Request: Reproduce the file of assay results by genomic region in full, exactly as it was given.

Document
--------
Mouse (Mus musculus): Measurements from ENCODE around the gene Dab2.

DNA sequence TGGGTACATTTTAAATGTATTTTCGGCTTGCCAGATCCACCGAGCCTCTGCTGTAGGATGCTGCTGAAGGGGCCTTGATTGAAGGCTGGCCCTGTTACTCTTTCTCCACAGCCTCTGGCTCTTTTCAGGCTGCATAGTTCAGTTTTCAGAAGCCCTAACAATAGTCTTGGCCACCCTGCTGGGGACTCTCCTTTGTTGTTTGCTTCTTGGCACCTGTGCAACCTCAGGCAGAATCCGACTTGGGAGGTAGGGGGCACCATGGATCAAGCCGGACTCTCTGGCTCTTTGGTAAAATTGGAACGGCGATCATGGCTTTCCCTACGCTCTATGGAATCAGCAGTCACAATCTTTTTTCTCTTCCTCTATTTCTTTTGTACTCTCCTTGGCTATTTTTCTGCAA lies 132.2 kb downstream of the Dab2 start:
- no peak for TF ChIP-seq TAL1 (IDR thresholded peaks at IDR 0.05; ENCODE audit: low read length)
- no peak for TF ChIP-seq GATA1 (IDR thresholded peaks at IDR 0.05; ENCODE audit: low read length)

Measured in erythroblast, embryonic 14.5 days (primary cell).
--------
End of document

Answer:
Mouse (Mus musculus): Measurements from ENCODE around the gene Dab2.

DNA sequence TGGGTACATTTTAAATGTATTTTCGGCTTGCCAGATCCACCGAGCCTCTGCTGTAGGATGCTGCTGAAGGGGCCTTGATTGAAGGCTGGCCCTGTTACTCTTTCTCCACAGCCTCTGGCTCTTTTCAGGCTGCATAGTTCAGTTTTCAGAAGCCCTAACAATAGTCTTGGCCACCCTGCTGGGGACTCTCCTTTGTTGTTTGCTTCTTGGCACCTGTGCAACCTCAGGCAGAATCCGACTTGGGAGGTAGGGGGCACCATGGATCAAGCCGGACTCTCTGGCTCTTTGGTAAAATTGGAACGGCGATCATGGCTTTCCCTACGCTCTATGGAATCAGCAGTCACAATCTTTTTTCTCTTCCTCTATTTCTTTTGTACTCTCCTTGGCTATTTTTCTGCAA lies 132.2 kb downstream of the Dab2 start:
- no peak for TF ChIP-seq TAL1 (IDR thresholded peaks at IDR 0.05; ENCODE audit: low read length)
- no peak for TF ChIP-seq GATA1 (IDR thresholded peaks at IDR 0.05; ENCODE audit: low read length)

Measured in erythroblast, embryonic 14.5 days (primary cell).